While monitoring and managing wildlife is the priority of the Fish and Wildlife Service, plant management is an often overlooked facet of the process. Common Terns nest on and just above the narrow gravel beach of Ship Island, eschewing the dense, shrubby vegetation found higher up. In recent years, the colony has been periodically inundated by extreme tides and storms, so there has been a push to get the terns to nest further above the tideline. In addition to the construction of the restoration plots mentioned in last week’s Ship Island post, the refuge staff have conducted prescribed burns to deter dense vegetation growing near the beach. The terns seem to be happily building nests in the area that was burned earlier this spring, even with the patchy plants popping up around them.
Another plant project on the island is the ongoing battle against invasive plants. Maine Natural History Observatory, along with the refuge staff, has been experimenting with different treatments to remove garlic mustard and garden valerian. Hand-pulling, followed by the application of salt water and concentrated vinegar has been our method for garlic mustard control earlier in the summer. While we managed to eliminate most of the large patches, there is likely some garlic mustard still lurking beneath the waist-high cow parsnip.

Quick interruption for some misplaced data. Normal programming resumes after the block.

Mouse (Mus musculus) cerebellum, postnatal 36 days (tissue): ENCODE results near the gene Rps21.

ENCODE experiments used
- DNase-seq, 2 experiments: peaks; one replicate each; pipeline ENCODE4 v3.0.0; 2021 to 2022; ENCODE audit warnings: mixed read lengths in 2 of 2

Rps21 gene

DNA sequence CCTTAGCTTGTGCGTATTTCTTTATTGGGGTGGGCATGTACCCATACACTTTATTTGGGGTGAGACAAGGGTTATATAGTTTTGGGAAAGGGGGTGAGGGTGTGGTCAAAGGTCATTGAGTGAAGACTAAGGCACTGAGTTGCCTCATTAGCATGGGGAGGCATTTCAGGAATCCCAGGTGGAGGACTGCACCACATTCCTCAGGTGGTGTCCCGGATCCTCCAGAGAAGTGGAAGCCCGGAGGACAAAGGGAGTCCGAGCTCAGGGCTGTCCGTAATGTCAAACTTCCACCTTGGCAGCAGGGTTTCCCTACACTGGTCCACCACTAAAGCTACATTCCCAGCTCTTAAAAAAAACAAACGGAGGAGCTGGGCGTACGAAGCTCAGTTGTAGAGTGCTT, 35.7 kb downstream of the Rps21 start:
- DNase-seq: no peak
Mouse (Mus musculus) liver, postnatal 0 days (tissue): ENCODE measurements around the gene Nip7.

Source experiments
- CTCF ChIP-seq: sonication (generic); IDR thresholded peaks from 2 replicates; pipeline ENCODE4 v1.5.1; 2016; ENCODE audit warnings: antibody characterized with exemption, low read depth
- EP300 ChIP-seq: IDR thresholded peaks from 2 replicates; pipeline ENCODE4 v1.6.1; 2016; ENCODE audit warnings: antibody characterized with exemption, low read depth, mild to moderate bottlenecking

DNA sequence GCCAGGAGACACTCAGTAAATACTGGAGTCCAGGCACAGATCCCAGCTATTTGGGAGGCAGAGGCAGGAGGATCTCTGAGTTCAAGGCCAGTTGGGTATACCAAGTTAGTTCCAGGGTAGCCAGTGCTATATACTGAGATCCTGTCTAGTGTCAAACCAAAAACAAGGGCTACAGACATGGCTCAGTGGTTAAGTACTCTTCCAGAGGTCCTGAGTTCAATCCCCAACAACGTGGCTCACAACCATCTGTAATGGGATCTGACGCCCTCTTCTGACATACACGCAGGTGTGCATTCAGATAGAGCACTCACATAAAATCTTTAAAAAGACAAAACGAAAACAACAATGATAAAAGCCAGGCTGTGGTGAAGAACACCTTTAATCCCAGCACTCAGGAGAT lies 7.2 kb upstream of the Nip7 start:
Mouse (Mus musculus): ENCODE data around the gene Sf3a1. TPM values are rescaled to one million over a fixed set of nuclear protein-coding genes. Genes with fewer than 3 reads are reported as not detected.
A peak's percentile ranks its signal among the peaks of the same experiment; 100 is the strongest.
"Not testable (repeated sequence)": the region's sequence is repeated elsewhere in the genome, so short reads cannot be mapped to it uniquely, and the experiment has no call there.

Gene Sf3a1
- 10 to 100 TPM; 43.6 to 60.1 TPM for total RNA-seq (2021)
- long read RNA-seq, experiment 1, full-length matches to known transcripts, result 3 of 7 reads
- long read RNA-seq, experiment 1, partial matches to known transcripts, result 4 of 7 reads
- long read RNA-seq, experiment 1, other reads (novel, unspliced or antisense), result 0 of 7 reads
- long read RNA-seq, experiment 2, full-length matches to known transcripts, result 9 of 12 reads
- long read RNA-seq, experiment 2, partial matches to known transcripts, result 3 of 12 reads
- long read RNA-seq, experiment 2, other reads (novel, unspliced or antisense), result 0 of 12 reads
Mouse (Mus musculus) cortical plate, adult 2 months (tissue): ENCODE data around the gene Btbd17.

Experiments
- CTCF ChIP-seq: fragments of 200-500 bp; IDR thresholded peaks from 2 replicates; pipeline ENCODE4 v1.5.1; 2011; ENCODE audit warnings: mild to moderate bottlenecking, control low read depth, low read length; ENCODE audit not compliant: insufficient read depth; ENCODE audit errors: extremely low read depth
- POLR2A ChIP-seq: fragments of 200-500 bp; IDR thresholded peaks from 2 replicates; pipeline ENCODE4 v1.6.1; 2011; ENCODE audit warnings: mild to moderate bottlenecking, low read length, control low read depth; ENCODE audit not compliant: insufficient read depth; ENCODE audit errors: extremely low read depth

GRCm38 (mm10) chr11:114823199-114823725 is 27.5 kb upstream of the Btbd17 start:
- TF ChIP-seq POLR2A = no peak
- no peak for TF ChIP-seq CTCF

A final plant management project is mostly for our benefit. Our trails around the island require plenty of maintenance to prevent them from getting overgrown. As the weather has warmed, the plants have grown ever higher, faster and faster. Regular weekly mowing has allowed us to keep our trails clear, even as the surrounding vegetation has grown up. The trails aren’t just for us; mallards, sparrows, and sandpipers also use the cleared trails.
Until next time!